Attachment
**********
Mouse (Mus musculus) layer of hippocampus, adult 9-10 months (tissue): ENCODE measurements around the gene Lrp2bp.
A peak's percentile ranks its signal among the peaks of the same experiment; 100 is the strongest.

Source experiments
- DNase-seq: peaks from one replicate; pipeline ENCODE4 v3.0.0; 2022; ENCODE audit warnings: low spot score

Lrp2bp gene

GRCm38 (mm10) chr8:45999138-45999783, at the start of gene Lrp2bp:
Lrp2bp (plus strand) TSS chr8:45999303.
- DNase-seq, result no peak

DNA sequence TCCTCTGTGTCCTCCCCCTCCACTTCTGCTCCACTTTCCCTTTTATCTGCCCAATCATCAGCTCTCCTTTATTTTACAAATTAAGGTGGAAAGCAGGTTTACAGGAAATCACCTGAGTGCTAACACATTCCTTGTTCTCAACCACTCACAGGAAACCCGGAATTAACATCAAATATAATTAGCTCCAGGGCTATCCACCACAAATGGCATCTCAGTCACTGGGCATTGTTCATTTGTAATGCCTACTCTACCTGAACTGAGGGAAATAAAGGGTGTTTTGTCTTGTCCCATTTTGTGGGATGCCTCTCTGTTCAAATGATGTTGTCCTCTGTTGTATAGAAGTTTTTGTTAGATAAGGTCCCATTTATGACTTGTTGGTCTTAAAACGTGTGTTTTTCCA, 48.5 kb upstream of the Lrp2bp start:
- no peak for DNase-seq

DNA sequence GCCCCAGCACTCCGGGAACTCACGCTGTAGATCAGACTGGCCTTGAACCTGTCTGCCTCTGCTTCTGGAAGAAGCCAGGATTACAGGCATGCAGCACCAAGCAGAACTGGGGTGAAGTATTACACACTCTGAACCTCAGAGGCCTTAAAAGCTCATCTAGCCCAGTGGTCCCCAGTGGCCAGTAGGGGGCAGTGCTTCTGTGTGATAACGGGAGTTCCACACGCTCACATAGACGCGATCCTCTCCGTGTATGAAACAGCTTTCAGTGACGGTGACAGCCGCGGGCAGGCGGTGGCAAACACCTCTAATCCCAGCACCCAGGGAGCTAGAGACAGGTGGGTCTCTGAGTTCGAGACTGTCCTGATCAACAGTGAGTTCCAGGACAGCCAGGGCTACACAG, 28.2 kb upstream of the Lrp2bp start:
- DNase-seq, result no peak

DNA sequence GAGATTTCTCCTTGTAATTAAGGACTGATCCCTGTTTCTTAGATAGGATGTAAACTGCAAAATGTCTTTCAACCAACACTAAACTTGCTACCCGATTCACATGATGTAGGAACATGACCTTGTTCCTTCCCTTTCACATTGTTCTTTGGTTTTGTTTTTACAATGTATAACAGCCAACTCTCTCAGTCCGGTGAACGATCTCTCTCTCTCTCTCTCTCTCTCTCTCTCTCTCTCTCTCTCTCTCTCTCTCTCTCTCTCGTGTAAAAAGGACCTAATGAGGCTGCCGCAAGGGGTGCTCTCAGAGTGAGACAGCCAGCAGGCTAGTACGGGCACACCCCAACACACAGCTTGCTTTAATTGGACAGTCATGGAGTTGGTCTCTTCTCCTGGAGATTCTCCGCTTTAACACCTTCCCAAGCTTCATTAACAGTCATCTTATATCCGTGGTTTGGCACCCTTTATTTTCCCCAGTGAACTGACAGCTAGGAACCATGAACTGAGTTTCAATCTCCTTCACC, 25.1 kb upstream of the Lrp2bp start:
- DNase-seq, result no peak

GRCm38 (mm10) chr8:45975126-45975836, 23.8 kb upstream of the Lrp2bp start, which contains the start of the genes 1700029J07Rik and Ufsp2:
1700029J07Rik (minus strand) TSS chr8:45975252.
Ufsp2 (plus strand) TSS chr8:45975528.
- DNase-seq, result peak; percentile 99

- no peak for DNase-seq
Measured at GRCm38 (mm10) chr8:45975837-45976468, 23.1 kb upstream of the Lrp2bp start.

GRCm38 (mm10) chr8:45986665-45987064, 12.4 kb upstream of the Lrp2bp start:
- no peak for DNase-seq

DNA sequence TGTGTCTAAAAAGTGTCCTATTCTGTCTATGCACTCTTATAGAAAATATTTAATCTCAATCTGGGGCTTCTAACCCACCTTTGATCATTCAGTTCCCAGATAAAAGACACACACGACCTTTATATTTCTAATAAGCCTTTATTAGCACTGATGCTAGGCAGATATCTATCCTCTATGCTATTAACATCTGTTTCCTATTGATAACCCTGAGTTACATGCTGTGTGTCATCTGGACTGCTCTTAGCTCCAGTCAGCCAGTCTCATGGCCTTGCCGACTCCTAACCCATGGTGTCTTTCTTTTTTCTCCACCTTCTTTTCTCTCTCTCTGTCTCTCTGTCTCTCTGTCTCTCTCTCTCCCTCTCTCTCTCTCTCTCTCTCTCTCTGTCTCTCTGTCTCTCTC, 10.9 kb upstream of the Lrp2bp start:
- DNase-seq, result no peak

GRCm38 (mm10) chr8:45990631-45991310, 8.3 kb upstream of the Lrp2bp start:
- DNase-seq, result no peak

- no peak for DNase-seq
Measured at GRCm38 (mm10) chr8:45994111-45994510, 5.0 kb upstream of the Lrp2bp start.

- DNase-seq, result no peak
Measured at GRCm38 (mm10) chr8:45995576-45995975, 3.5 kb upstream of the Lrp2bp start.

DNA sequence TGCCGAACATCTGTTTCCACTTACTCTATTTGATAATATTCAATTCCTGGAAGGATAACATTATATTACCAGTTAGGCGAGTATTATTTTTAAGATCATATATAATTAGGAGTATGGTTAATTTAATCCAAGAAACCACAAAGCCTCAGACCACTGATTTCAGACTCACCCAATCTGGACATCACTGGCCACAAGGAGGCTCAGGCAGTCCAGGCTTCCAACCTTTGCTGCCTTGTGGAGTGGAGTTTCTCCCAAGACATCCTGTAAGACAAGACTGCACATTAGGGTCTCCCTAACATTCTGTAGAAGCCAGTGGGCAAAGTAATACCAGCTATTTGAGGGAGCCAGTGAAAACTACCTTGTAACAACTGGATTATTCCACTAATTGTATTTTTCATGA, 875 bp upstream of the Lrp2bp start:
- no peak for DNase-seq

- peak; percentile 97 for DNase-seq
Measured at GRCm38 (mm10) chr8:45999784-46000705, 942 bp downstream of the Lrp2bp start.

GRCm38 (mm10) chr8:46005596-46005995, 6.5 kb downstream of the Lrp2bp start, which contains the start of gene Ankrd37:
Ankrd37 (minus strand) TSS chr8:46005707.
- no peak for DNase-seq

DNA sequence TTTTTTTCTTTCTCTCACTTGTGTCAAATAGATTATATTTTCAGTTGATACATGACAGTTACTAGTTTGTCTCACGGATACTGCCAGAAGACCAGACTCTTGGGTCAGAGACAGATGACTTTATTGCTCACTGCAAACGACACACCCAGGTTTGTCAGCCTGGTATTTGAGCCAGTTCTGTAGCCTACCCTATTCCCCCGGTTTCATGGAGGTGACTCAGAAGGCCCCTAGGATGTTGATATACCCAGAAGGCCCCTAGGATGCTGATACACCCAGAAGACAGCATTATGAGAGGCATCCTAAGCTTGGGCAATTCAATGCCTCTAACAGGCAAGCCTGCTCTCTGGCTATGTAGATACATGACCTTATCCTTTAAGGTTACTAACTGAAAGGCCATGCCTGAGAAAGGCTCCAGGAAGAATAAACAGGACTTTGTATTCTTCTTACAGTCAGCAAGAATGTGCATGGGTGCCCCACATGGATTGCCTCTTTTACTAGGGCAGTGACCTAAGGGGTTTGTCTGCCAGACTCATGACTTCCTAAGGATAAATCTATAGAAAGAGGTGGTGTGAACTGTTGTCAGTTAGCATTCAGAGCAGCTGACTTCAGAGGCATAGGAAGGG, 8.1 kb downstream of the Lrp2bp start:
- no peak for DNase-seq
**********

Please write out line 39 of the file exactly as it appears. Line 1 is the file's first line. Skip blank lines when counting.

- no peak for DNase-seq